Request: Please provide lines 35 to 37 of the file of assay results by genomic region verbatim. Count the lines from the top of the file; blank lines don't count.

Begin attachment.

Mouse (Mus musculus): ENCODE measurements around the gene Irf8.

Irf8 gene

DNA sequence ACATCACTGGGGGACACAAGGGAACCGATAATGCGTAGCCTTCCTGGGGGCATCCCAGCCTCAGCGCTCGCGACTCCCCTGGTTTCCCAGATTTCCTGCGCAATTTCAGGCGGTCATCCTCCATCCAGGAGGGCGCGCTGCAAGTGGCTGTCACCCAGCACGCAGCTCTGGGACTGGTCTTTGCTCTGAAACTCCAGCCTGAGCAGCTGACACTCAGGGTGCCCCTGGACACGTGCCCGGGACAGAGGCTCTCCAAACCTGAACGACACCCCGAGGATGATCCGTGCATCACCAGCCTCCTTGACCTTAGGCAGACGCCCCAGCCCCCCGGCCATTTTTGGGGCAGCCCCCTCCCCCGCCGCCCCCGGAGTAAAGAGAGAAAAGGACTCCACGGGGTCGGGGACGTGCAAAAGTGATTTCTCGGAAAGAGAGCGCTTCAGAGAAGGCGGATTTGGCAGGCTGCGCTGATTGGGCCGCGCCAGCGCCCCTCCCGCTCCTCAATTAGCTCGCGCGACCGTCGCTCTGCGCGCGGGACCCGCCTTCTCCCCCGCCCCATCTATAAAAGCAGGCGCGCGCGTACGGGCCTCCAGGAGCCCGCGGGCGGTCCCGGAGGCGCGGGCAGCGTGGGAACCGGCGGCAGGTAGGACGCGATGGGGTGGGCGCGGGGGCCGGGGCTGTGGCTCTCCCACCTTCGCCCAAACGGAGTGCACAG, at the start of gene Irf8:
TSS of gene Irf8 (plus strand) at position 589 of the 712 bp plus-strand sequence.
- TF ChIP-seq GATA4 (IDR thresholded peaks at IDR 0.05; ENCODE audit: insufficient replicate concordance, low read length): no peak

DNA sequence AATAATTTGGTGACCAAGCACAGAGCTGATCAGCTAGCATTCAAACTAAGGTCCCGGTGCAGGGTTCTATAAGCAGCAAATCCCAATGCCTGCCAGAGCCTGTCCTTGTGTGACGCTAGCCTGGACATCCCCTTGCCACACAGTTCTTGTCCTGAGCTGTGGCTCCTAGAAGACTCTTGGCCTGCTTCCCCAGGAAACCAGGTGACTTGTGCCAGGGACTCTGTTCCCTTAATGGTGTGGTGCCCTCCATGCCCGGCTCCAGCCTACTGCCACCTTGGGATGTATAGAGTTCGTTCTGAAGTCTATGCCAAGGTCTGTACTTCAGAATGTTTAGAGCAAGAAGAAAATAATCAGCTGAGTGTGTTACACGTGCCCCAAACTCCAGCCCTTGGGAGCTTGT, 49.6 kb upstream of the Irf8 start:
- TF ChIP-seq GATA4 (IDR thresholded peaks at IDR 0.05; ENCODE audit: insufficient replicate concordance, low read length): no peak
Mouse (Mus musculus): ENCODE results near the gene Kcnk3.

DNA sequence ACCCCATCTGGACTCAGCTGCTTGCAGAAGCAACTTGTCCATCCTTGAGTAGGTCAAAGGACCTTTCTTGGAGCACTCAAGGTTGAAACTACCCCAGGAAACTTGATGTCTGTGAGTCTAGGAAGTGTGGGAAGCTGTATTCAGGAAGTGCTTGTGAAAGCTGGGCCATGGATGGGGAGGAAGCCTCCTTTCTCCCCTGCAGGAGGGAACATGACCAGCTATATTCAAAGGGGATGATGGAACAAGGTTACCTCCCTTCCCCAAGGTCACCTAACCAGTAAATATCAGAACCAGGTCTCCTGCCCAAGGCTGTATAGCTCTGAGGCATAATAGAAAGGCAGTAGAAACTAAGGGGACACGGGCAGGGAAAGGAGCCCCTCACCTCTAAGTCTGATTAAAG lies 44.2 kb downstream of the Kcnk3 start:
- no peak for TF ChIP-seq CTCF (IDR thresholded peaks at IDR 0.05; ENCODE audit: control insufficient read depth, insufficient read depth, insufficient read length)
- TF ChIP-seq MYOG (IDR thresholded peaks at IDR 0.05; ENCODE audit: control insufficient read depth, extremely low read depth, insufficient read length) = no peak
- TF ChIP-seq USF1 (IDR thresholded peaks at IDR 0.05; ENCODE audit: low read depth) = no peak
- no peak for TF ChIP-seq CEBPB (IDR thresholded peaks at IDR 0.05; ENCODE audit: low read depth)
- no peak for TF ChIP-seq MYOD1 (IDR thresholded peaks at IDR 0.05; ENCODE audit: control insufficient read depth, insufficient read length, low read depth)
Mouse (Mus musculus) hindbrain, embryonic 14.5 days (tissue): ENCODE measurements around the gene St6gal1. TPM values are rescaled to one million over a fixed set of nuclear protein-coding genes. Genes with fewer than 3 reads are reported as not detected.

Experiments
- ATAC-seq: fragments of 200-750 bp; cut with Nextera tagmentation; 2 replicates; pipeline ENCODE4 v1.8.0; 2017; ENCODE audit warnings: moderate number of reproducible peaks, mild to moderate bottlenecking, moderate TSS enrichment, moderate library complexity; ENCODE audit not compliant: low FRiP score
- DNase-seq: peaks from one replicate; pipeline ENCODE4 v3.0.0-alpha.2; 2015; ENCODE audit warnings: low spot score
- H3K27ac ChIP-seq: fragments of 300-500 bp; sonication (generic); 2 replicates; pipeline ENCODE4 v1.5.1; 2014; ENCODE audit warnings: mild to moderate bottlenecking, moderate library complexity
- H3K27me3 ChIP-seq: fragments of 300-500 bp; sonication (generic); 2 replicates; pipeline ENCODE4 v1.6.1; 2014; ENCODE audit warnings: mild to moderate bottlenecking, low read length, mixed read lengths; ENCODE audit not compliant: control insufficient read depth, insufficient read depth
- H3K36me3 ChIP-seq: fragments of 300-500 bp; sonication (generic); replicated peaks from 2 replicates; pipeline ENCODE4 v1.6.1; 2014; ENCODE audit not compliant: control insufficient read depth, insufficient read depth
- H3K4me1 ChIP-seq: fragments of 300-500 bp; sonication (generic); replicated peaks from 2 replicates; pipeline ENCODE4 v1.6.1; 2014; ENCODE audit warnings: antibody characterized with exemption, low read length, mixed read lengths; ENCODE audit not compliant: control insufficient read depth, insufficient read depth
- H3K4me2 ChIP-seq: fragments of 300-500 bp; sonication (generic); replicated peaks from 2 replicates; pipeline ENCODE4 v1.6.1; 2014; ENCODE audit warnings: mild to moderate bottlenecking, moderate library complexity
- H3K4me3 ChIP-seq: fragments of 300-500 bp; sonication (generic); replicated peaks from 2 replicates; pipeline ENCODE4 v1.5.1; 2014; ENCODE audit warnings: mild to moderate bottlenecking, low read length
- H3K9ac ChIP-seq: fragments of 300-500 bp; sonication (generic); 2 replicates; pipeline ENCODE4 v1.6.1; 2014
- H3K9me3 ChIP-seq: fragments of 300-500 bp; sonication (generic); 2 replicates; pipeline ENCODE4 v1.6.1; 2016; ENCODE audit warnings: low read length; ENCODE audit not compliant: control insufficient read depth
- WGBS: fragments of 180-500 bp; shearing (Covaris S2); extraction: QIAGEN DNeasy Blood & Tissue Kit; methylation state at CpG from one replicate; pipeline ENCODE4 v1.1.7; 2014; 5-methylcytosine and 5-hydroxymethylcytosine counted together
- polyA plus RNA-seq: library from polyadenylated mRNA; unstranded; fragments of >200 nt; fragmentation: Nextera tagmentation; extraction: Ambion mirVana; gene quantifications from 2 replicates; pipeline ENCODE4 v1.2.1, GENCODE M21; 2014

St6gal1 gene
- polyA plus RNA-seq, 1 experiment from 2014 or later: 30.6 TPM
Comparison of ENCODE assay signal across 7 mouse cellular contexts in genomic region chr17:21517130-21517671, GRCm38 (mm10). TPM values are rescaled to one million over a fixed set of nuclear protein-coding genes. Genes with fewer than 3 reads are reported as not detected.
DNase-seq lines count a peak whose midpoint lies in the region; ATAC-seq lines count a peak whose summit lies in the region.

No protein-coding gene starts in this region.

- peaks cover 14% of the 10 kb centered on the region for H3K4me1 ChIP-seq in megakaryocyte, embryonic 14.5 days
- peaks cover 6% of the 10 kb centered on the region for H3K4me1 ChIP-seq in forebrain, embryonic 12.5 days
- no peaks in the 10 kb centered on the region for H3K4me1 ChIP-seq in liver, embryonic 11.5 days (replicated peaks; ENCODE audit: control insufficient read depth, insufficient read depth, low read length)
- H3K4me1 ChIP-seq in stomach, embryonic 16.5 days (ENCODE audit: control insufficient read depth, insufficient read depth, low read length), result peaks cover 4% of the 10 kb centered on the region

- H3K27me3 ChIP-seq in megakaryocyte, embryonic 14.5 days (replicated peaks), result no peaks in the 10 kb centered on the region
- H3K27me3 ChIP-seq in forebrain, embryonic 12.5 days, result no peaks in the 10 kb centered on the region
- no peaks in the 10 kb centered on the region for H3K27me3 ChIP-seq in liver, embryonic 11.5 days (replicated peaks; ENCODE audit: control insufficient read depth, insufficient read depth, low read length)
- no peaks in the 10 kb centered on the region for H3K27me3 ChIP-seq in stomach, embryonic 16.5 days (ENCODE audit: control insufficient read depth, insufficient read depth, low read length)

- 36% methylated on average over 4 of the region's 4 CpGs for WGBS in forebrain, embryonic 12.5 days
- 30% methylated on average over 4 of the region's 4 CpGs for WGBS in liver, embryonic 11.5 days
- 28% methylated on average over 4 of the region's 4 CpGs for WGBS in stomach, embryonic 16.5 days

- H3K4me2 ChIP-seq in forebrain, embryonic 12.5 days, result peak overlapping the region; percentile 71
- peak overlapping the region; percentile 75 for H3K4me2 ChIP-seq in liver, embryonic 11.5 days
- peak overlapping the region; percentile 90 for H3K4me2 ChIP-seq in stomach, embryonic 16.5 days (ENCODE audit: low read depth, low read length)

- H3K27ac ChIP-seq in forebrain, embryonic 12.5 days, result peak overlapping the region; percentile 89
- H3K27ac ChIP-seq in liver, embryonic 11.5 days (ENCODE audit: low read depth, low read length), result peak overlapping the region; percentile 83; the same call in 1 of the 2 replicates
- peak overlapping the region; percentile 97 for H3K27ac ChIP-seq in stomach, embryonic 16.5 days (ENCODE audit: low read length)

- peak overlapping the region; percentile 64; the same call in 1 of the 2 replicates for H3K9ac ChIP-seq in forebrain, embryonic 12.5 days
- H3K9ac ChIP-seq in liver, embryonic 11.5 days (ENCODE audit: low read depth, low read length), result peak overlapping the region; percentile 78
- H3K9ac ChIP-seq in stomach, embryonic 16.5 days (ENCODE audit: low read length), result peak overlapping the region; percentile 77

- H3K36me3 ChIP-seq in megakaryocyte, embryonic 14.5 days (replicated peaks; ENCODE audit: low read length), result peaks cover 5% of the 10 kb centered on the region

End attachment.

- peaks cover 6% of the 10 kb centered on the region for H3K4me1 ChIP-seq in forebrain, embryonic 12.5 days
- no peaks in the 10 kb centered on the region for H3K4me1 ChIP-seq in liver, embryonic 11.5 days (replicated peaks; ENCODE audit: control insufficient read depth, insufficient read depth, low read length)
- H3K4me1 ChIP-seq in stomach, embryonic 16.5 days (ENCODE audit: control insufficient read depth, insufficient read depth, low read length), result peaks cover 4% of the 10 kb centered on the region